From the headland return to the rocky bay, and thence climb westwards to the foot of the crags below the coast guard lookout station. Follow the crags westwards for about 200 m, crossing over the granophyric quartz-dolerite, until a marked north-south gully is reached. Turn south and follow the east side of the gully to its termination, and thence west, past a ruined croft, crossing hypersthene-gabbro, to the sandy beach which separates Eilean Carrach from the mainland (see coloured map). At the northern end of Eilean Carrach, mineralogical layering in the hypersthene-gabbro is seen to dip to the east at about 30°. Further south, on the island, xenolithic sheets in the hypersthene-gabbro also dip at about 30° to the east.

Locality 5 [NM 427 680].

From the southern end of Eilean Carrach, cross the sandy beach to the east to the crags on the.mainland adjacent to the beach. At the southern end of these crags. a westerly dipping granophyre sheet is found cutting the hypersthene-gabbro. This is an outlying intrusion of the granophyric component of the granophyric quartz-dolerite. The gabbro above the sheet is riddled with acid veins to a distance of 3 m or more, and continuity between these and the main sheet can be clearly established. The granophyre sheet contains numerous basic xenoliths similar to those found at locality 6G (below). Less altered and more angular fragments of hypersthene-gabbro are also present. Cone-sheets are observed cutting the hypersthene­gabbro in this area.

Locality 6 [NM 427 679 - NM 424 674].

On the mainland shore south of Eilean Carrach, the relationships between aphyric dolerite, porphyritic dolerite and granophyre, within the granophyric quartz-dolerite. and those between the granophyric quartz­dolerite and the hypersthene-gabbro. are very well displayed. Grid references for the various sub-localities are not given, their positions being shown in Figure 13.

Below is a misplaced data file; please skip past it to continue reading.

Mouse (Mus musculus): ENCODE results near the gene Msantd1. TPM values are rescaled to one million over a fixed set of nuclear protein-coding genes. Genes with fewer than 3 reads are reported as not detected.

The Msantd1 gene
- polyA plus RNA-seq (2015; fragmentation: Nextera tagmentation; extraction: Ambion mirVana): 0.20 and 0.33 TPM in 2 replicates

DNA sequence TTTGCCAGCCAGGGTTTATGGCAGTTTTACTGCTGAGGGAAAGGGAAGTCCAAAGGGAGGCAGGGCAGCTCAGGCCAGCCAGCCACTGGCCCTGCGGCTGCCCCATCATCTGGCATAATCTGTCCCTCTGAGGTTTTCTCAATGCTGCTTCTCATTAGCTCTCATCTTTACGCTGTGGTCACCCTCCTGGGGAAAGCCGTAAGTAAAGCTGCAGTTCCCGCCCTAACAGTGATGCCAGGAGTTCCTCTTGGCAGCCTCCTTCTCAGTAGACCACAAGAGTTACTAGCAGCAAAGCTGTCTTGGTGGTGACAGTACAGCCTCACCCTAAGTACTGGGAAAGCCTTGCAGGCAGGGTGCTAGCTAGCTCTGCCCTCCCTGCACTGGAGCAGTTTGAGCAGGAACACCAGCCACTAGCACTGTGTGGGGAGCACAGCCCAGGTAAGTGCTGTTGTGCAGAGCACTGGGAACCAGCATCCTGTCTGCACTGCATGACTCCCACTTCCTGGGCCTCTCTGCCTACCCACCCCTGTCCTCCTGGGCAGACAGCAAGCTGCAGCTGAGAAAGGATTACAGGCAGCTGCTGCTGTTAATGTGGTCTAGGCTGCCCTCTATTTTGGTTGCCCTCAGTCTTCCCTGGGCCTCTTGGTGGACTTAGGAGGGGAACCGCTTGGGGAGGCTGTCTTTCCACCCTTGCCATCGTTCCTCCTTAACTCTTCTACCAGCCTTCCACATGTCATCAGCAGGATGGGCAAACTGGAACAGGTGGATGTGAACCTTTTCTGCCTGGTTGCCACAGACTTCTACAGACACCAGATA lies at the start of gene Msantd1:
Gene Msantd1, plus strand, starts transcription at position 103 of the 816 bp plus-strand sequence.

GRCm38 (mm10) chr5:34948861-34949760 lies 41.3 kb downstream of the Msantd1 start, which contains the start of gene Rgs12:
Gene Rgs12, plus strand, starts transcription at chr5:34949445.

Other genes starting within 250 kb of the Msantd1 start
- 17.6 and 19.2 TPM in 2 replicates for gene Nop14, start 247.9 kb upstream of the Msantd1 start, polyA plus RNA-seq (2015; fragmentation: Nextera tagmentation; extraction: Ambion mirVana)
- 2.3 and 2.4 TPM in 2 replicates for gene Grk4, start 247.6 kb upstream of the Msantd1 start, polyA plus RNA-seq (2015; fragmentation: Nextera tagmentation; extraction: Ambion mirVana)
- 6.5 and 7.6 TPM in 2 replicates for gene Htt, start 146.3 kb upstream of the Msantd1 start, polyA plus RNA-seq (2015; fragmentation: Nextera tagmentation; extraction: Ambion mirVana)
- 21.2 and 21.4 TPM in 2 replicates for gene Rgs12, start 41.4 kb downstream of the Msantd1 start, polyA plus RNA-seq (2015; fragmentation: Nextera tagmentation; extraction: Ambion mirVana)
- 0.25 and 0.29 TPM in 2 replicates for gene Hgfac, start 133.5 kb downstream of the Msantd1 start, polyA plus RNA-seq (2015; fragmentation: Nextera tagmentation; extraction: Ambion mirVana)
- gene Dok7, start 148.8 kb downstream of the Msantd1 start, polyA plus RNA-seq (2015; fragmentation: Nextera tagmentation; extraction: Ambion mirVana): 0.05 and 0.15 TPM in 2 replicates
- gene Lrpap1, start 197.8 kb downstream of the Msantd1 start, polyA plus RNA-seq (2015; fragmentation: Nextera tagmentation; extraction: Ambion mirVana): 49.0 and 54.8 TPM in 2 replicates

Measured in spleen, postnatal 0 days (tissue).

A. A steeply dipping contact between aphyric dolerite and hypersthene-gabbro is seen.

B. Aphyric dolerite is exposed containing inclusions of hypersthene-gabbro.

C. In this area the porphyritic dolerite in part overlies a complex association of aphyric dolerite and granophyre, but elsewhere their contact is steeply dipping, suggesting that the aphyric dolerite and granophyre complex consists of a series of sheeted intrusions, with frequent vertical linkage isolating lenticular bodies of the porphyritic dolerite host.

D. A sheet of flat-lying granophyre containing few inclusions of basic rock cuts the porphyritic dolerite. The porphyritic dolerite shows a fine-grained margin only a few centimetres wide.

E. Small-scale granophyric net-veining occurs in both aphyric and porphyritic dolerites and connects with large-scale sheets of granophyre containing a varied assemblage of basic inclusions.

F. The granophyre contains large inclusions of aphyric dolerite. The aphyric dolerite inclusions show rounded, fine-grained margins in some parts, and angular, coarse­grained margins in others.

G. Granophyric veins occur. isolating more or less rounded· masses of aphyric dolerite which range from a metre or so up to more than 10 m across. The granophyric material is crowded with angular inclusions of basic rock. While these angular inclusions are of uniform texture throughout. the larger, rounded masses show a fine grained margin which may extend to 1 m or more in width. with a zone about 0.3 mm wide of dense rock rich in iron oxide immediately against the contact.

Within the fine-grained margins a faint banded structure is usually present, and in some places a parallel development of minute feldspathic veinlets is seen.

H. Porphyritic dolerite is cut by sheets of granophyre in which inclusions of basic rock occur. Individual sheets are not very persistent. but dyke-like apophyses which link the sheets at different levels are numerous. The sheets are either flat-lying or have a gentle westerly dip.